The relevance of Country of Origin as a mean to achieve consumers’ desired end goals

Rodrigo, Padmali and Khan, Hina and Mcleay, Fraser (2013) The relevance of Country of Origin as a mean to achieve consumers’ desired end goals. In: Academy of Marketing Conference, 2013-07-082013-07-11.

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The focus of this study is to explore if a product’s country of origin (COO) is still relevant in 21st century. Integrating Means-End-Chain (MEC) theory as a guiding lens, the findings of this study suggest that the COO concept is still relevant for elites; who can afford to buy “made in” and that COO acts as a mean through which elites achieve their desired psychological and inter-personal consumption end goals. The data were gathered through thirty in-depth laddering interviews conducted among elites in Sri Lanka. The results suggest that product COO remains a relevant attribute for elite consumers. However, the importance of COO varies across hedonic vs. utilitarian product types and purchase occasions (personal use vs. gift buying). According to COO preferences, four patterns of ‘means end’ chains were identified, which segmented the elites as ethnocentric-value-seekers, esteem-enhancers, similarity-avoiders and sentimentalists. The present study contributes towards a deeper understanding of COO effects and provides valuable insights into how relevance gap effects can be minimized. This is achieved through utilising COO as a means to achieve the desired end goals of consumer’s by focusing on lucrative niches in emerging markets such as Sri Lankan elites.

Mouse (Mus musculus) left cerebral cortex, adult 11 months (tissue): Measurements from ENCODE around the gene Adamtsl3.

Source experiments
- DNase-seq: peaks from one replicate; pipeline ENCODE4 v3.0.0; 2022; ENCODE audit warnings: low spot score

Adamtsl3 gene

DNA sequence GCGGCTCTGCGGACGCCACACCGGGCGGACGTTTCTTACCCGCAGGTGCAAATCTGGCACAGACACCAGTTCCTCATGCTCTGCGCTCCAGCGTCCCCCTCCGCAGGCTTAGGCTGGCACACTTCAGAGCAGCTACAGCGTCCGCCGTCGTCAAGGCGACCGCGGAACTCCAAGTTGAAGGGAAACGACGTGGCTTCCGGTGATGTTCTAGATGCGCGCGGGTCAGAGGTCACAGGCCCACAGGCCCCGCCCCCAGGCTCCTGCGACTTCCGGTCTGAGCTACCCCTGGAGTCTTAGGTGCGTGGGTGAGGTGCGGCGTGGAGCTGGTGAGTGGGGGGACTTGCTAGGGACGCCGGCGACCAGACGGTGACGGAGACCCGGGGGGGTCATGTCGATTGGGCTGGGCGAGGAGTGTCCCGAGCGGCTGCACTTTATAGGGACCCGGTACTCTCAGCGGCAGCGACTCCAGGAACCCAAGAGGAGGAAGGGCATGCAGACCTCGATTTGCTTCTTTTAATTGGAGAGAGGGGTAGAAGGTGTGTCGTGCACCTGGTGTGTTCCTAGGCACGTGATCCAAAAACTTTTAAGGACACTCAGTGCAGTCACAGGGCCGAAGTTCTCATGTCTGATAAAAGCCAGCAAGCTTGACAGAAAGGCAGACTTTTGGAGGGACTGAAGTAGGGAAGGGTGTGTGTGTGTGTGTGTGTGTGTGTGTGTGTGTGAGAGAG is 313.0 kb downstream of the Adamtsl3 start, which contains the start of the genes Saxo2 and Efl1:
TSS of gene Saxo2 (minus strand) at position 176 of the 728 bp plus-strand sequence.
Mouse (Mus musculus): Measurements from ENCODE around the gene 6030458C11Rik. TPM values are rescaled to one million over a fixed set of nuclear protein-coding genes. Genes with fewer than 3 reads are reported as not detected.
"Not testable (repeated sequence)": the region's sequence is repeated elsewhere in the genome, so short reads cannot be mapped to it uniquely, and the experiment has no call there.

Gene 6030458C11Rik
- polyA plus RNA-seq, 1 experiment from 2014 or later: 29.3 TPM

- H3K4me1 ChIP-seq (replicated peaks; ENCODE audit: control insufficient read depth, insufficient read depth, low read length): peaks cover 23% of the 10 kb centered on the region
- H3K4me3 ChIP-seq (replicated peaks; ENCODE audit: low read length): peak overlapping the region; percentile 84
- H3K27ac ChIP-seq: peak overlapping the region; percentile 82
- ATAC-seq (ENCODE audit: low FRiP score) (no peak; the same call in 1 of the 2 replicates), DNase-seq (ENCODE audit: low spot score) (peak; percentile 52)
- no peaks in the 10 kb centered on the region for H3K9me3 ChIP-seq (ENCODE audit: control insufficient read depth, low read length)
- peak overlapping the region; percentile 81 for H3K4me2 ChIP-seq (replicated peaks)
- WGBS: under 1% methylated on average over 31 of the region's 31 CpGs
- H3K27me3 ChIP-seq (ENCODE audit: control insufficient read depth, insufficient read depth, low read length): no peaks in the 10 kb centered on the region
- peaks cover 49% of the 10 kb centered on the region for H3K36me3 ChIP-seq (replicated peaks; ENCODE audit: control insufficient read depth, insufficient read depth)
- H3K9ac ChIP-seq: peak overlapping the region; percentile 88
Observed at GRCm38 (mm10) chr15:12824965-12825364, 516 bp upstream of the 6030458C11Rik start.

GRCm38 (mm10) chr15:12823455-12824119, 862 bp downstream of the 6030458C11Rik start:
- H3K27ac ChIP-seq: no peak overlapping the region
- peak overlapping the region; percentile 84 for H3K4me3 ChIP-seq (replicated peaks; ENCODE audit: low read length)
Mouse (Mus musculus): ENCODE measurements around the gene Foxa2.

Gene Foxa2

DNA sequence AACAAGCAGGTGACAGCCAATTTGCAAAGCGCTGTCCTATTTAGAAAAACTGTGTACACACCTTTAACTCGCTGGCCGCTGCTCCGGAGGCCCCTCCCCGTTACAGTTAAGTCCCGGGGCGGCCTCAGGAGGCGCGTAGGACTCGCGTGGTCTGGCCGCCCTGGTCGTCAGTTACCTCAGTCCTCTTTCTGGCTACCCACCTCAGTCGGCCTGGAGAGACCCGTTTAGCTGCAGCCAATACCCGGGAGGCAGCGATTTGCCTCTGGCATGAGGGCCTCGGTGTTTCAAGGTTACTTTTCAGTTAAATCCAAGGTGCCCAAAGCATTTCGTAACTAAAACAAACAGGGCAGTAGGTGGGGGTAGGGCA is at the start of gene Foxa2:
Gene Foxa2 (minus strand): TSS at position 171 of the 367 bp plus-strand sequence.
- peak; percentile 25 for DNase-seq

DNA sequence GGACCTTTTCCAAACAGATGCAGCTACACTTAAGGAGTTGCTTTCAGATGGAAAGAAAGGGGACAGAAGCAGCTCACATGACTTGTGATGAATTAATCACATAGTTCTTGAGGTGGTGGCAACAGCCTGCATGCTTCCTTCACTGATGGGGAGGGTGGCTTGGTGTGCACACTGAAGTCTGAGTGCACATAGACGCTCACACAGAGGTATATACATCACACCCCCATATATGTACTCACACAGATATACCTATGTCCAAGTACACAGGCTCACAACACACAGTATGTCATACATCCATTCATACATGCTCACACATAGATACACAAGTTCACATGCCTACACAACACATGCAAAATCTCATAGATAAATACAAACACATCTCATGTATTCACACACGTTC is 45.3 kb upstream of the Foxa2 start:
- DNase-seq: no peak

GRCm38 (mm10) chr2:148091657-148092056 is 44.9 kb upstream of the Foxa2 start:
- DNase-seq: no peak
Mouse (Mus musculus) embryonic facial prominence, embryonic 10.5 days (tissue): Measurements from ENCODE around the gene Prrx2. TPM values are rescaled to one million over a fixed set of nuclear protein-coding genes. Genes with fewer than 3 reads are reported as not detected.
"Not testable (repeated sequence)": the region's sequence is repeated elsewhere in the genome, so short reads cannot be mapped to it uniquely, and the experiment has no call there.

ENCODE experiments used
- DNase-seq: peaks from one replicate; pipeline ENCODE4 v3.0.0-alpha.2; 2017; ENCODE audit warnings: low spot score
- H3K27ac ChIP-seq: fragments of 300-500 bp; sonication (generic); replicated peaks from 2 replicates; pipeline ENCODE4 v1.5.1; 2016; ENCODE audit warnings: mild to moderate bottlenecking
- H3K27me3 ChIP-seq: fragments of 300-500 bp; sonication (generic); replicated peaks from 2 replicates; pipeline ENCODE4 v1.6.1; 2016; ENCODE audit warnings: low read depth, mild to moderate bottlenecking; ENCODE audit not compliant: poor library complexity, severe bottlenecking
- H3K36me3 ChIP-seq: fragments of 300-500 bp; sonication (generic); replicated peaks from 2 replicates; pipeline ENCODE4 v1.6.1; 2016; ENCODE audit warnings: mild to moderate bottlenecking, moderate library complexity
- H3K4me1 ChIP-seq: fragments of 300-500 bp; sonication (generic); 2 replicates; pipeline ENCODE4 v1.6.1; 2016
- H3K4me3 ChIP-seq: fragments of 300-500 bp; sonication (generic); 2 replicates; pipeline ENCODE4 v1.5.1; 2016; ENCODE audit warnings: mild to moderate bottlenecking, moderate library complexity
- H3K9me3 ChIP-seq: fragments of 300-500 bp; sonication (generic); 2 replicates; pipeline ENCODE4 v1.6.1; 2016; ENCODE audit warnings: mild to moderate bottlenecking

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Contribution to Conference (Paper)
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Academy of Marketing Conference
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Deposited On:
04 Jul 2014 08:22
Last Modified:
11 Sep 2023 11:55